Coroner identifies man who died in Lacey crash Tuesday morning

Staff writerJune 19, 2014 

An 82-year-old man who died in a collision on College Street in Lacey Tuesday morning has been identified as Charles Evans, according to the Thurston County Coroner’s Office.

Evans, who resided in Thurston County, died of blunt force trauma injuries, including a broken neck, Thurston County Coroner Gary Warnock said.

Evans died after a pickup veered into oncoming traffic about 6:55 a.m. Tuesday in the 1300 block of College Street. A cargo van being driven by Evans struck the passenger-side of the pickup, Lacey Police Sgt. Terence Brimmer said.

Lacey police believe the driver of the pickup, a woman in her 30s, was driving under the influence of marijuana. The crash is under investigation. Brimmer could not immediately be reached for comment Thursday. The pickup driver was treated and released from an area hospital after the crash, Brimmer has said.

Lacey police obtained a search warrant to test the pickup driver’s blood for evidence of marijuana use, Brimmer has stated.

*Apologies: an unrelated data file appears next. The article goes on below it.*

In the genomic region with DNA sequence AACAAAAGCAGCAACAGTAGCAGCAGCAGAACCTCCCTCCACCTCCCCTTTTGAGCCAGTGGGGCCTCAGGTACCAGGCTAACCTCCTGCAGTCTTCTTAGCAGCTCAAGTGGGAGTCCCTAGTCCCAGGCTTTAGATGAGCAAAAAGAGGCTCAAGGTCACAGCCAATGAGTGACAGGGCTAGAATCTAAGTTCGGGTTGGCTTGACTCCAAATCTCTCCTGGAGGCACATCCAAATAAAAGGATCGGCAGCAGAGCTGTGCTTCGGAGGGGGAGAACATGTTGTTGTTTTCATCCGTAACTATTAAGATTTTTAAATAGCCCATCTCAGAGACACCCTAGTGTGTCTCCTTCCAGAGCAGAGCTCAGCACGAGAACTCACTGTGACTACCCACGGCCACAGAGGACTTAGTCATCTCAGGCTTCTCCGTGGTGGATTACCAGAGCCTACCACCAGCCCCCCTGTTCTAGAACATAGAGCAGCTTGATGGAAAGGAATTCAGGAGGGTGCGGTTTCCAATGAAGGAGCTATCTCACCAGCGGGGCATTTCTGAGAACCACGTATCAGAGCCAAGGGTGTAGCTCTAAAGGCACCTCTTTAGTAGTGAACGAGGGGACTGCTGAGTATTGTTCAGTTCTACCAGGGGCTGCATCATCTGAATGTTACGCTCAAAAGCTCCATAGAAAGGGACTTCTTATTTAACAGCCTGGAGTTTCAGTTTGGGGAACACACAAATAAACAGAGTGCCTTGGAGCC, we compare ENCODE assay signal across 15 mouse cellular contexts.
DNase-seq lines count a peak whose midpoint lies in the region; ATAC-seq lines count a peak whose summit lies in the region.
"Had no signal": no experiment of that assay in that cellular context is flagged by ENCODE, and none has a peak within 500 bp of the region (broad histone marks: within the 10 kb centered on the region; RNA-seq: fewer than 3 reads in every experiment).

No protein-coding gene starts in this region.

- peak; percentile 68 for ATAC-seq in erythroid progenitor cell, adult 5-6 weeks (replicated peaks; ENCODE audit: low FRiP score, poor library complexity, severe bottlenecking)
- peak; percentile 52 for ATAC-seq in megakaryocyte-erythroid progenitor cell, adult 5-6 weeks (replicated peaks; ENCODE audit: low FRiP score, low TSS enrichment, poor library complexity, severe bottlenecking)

Thurston County Chief Deputy Prosecuting Attorney Andrew Toynbee said Thursday that the crash investigation has not yet been forwarded to his office. Toynbee said an investigation involving a potential allegation of driving under the influence of marijuana could be “tricky,” because of the prosecutor’s burden of proving intoxication. A simple blood test does not typically measure with certainty how long ago someone consumed marijuana, Toynbee said.

Two passengers in the pickup were seriously injured. A male passenger in the pickup was taken to Harborview Medical Center in Seattle. A female passenger, believed to be in her teens or early 20s, was in the intensive care unit at Providence St. Peter Hospital after the crash.

There were no passengers in the cargo van being driven by Evans.

Witness Eric Sanchez said he was driving behind the cargo van when the crash occurred. He said the crash occurred when the pickup suddenly veered into the opposite lanes of College Street. “It seems like she just made a crazy U-turn,” Sanchez said. “The van didn’t have enough time to brake. Two seconds later and it could have been me.”

Sanchez said he stopped and tried to render aid at the scene. He added that it has been difficult recovering from the emotional trauma of what he saw in both the cargo van and the pickup. He added that he watched Evans take his dying breaths in the cargo van.

“I felt so bad, he looked like my grandpa who recently passed away,” Sanchez.

Jeremy Pawloski: 360-754-5445 @JeremyPawloski

The Olympian is pleased to provide this opportunity to share information, experiences and observations about what's in the news. Some of the comments may be reprinted elsewhere in the site or in the newspaper. We encourage lively, open debate on the issues of the day, and ask that you refrain from profanity, hate speech, personal comments and remarks that are off point. Thank you for taking the time to offer your thoughts.

Commenting FAQs | Terms of Service